School board president Mary Kay Price argued in favor of leaving East Central, but said, “We would never leave the children with somebody that we didn’t think would do a good job with them.”

Price went on to explain that she’s “a big budget person too,” and that the school board has constantly had to tell East Central staff that the budget is too tight to provide everything they’re asking for.

“We know what’s best for the children, and we’re going to make sure they get what they need,” concluded Price.

School board member Alyson Myhre added, “Nobody wants to have these conversations, but we have to, we have to be able to talk about these things and we have to be able to listen to other people ... We’re all on this board hoping and praying that what we’re doing and the decisions that we’re making are benefiting every single kid in this building.”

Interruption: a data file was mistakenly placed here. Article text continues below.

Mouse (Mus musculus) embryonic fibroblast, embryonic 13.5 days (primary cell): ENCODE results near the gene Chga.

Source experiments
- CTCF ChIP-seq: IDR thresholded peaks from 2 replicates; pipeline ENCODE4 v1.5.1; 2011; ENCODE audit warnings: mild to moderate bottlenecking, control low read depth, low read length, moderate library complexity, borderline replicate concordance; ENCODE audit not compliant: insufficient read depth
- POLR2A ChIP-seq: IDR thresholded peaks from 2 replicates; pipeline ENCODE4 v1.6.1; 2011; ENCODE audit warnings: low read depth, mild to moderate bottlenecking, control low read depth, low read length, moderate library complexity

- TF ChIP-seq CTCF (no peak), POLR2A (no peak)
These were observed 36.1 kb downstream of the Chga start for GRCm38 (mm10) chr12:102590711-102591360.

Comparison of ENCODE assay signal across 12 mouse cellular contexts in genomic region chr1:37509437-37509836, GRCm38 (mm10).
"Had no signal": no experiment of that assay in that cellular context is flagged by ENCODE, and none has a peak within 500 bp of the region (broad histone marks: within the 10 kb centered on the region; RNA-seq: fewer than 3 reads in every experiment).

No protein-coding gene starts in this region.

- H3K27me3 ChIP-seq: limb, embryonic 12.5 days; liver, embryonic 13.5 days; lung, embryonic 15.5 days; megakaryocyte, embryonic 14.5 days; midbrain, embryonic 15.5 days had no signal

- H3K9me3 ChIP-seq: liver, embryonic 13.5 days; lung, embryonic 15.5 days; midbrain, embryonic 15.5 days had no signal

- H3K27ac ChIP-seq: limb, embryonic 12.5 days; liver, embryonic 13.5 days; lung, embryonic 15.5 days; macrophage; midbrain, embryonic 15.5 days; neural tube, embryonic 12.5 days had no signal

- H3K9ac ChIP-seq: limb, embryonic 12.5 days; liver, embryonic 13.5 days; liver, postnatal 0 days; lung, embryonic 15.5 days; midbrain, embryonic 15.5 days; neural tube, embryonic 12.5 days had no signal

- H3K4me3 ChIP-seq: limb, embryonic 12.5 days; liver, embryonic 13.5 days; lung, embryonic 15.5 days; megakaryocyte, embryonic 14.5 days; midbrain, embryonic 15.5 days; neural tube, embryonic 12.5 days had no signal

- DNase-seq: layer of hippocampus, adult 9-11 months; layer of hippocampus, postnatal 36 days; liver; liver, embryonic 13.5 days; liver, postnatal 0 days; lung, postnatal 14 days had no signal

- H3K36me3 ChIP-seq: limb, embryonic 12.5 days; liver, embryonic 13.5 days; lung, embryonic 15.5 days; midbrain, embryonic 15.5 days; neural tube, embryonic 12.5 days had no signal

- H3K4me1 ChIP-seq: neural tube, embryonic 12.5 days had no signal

Meanwhile, school board member Patti Larson argued definitively against leaving East Central, citing too many “unknowns” and her desire to utilize local businesses. However, school board Vice President Mike Jacobson, who spoke in favor of leaving East Central, made clear that this issue isn’t going anywhere.

“There is so much negativity and angst within the NR-S - East Central business relationship, that I would hope a new endeavor with a new organization would end well for everyone,” said Jacobson. “Something has to change, something has to. I mean we can’t continue on the path that we are.”

With that, Alyson Myhre made the motion to delay the vote until February.

“I’ll make a motion that we table this decision until ... our February meeting to give us time to gather more information and fully inform not only our special education parents but I think every parent of this district,” said Myhre. “This doesn’t just affect our special education parents, I believe this affects every parent in this district.”

Louters’ full proposal and supporting documents are available on the NR- S website, at https://drive.google.com/file/d/1R993hBscSNo9uiYj30Ys-Z5HF3zlE1KX/view. NR-S district families are encouraged to reach out to board members with their perspectives on this issue.